TechSpot means tech analysis and advice you can trust. Read our ethics statement.
Google search rankings are a crucial metric for any business that wants to be seen online. Now, after a stream of security breaches over the past few years, the company is using that incredible influence it wields on the web to make it a bit safer for all, tying its search rankings to sites' use of HTTPS encryption.
According to a blog post from Google webmaster trends analysts Zineb Ait Bahajji and Gary Illyes, they've been been running trials over the past few months to test the use of secure, encrypted connections as a signal in search ranking algorithms, and Google is already rewarding sites that use HTTPS with a slightly higher ranking in searches. But while this is currently only a very lightweight signal, carrying less weight than other signals such as high-quality content, Google may decide to strengthen it over time.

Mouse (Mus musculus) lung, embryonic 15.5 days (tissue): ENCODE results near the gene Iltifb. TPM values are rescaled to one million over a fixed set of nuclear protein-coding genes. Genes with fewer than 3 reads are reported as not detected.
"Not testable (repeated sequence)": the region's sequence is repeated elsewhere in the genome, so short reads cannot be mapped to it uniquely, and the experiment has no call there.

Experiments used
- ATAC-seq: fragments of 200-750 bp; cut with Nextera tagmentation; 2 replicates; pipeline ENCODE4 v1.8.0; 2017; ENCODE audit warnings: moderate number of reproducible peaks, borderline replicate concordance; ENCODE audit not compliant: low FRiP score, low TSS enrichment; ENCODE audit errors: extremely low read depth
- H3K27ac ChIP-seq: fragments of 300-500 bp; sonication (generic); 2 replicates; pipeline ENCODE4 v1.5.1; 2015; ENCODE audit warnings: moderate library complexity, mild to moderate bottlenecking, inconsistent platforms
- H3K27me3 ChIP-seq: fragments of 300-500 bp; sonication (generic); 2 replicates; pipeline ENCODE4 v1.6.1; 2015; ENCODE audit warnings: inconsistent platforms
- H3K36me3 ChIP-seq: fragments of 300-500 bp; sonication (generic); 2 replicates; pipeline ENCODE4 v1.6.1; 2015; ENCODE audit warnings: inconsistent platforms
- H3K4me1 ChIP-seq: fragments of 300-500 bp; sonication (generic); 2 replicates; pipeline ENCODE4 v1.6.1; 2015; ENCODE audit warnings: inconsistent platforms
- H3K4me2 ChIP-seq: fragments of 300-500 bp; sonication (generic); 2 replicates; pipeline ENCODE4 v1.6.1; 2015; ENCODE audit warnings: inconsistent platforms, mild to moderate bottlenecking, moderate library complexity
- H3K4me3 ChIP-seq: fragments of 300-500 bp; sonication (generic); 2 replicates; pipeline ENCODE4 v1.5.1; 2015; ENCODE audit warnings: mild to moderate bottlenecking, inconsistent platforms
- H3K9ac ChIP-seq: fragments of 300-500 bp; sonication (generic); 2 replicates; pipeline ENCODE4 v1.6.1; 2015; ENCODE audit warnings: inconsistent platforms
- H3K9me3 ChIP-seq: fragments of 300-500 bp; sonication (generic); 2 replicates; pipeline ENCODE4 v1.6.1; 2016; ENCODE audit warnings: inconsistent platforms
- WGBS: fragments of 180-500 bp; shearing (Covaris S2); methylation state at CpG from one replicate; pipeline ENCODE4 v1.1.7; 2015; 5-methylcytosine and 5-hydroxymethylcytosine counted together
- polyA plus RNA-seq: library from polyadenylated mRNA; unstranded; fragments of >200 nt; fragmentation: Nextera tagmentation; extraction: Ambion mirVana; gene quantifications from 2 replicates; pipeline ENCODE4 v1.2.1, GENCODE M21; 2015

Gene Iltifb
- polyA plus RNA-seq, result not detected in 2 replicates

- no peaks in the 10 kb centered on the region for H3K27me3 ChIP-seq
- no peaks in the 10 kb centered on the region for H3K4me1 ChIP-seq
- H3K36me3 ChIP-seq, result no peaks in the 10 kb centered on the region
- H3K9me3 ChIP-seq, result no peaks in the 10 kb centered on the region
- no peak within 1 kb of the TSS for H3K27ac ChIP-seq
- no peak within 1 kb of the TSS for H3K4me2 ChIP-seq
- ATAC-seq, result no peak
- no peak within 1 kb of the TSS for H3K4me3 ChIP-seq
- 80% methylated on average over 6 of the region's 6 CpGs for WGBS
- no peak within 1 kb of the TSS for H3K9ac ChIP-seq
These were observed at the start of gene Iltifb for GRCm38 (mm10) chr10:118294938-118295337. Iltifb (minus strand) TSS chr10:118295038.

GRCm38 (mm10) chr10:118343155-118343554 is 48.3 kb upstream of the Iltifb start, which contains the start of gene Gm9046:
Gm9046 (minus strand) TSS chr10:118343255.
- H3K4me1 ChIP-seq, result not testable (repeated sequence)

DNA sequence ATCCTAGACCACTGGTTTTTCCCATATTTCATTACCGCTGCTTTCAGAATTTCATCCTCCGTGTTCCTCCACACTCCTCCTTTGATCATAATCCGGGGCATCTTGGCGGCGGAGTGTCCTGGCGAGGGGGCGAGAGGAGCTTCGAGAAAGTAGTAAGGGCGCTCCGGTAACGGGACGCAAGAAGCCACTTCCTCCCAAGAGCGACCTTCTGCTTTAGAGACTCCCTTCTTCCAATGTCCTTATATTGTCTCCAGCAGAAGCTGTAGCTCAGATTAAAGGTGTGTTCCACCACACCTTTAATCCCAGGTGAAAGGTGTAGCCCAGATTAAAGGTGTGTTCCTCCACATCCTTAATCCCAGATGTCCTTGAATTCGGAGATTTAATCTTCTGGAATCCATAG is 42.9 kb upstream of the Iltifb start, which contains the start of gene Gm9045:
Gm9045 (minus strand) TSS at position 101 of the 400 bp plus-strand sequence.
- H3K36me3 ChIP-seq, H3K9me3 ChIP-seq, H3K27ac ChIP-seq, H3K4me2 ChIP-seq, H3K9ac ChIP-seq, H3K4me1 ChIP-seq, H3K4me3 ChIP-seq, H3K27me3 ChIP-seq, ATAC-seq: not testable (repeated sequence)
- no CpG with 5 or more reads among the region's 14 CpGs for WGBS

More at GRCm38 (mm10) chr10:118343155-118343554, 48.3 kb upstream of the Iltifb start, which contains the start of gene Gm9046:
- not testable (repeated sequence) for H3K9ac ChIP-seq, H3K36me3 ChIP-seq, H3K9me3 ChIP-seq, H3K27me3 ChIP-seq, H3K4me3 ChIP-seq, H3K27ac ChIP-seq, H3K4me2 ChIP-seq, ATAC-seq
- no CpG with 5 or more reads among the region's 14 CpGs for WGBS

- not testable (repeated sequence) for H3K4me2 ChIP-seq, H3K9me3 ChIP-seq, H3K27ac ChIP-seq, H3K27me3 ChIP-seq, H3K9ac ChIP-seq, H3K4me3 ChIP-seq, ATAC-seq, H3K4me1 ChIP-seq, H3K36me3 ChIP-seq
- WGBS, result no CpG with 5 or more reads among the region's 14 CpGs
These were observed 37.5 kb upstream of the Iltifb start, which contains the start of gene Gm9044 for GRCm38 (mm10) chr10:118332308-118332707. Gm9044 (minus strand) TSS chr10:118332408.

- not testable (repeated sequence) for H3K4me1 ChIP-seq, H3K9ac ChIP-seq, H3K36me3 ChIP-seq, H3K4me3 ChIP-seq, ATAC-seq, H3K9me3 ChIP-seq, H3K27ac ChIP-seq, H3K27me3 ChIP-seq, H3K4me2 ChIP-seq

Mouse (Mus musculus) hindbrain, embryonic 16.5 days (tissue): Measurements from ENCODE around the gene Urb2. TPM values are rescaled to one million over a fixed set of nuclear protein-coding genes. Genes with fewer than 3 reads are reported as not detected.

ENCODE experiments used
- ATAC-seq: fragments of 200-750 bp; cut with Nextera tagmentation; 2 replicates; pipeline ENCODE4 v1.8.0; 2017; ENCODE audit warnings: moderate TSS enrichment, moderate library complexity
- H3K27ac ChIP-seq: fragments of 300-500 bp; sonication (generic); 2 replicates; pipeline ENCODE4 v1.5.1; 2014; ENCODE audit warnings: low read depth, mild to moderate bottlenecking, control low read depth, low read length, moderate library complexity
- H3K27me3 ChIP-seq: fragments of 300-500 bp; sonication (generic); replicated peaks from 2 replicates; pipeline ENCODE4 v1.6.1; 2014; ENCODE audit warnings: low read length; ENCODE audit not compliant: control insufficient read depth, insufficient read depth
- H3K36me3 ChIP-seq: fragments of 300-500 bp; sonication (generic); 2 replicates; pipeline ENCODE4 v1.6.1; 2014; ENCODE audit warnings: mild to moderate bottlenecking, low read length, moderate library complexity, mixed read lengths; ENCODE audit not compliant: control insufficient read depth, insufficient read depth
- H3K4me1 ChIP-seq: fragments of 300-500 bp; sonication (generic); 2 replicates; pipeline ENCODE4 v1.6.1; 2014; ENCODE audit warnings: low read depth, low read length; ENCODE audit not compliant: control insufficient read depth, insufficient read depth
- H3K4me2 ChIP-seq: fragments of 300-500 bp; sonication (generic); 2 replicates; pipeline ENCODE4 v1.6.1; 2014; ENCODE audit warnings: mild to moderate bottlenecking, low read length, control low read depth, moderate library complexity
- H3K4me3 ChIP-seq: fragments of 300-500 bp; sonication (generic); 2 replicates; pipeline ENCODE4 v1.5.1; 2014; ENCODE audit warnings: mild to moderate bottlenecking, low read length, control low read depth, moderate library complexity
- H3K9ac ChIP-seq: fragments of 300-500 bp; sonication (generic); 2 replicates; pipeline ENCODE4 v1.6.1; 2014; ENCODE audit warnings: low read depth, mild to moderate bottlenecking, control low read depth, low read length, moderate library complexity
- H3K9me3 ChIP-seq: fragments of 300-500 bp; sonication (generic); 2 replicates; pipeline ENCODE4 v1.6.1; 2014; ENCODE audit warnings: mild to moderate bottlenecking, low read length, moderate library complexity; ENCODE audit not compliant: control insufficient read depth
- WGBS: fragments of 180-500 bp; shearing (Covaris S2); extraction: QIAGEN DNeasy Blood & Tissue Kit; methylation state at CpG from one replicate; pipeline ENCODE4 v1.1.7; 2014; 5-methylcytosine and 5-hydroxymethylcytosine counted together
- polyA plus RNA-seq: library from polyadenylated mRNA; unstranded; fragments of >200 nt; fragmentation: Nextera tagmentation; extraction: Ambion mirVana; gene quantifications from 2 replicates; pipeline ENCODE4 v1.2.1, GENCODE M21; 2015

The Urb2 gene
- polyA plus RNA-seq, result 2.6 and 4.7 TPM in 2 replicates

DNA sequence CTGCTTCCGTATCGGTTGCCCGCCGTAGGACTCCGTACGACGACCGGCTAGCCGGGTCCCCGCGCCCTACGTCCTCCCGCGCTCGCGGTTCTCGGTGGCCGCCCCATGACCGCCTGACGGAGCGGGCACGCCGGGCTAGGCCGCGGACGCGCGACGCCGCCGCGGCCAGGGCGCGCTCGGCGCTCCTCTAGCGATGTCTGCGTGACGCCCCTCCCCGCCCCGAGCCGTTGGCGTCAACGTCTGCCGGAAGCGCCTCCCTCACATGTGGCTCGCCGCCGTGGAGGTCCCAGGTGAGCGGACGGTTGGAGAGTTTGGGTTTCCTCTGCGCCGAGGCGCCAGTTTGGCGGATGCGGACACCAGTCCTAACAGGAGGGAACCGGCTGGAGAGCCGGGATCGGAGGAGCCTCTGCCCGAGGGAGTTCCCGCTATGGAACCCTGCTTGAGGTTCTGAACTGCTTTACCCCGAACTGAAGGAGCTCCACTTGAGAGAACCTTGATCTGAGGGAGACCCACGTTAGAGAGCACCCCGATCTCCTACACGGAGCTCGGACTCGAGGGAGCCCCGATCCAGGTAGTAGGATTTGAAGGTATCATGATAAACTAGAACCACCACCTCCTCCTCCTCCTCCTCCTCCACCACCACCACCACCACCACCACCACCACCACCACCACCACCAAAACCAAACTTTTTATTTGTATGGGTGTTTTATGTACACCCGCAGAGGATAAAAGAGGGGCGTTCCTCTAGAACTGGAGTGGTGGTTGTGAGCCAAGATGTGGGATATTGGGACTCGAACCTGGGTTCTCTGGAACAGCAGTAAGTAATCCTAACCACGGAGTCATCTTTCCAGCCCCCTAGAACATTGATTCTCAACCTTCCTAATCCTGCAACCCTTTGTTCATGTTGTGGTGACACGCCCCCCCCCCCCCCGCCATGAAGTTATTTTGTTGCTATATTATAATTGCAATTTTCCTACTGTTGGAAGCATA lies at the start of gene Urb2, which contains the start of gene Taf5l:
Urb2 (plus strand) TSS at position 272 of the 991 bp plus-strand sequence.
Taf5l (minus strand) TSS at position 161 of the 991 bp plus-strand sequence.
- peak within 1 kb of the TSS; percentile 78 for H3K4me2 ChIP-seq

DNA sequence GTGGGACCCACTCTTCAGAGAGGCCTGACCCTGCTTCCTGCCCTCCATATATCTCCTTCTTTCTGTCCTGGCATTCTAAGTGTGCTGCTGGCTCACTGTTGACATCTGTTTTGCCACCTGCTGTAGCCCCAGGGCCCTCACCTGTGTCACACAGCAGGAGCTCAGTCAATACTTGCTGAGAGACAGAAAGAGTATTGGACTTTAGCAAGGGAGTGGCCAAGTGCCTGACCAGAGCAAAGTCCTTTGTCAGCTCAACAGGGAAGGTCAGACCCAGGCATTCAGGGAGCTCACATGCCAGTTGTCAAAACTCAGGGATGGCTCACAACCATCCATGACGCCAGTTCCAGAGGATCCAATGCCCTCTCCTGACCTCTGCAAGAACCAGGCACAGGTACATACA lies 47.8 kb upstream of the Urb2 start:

Although the post notes websites will have time to switch to HTTPS, there was no indication of a timeline for the move. Notably, most ad servers still don't use HTTPS and even AdSense only uses it partially, which leaves publishers and other ad-supported business at a crossroads for the time being.
Google says in the coming weeks it will publish detailed best practices to make TLS adoption easier and avoid common mistakes. In the meantime, the company listed seven basic tips to get webmaster started:
- Decide the kind of certificate you need: single, multi-domain, or wildcard certificate
- Use 2048-bit key certificates
- Use relative URLs for resources that reside on the same secure domain
- Use protocol relative URLs for all other domains
- Check out our Site move article for more guidelines on how to change your website's address
- Don't block your HTTPS site from crawling using robots.txt
- Allow indexing of your pages by search engines where possible. Avoid the noindex robots meta tag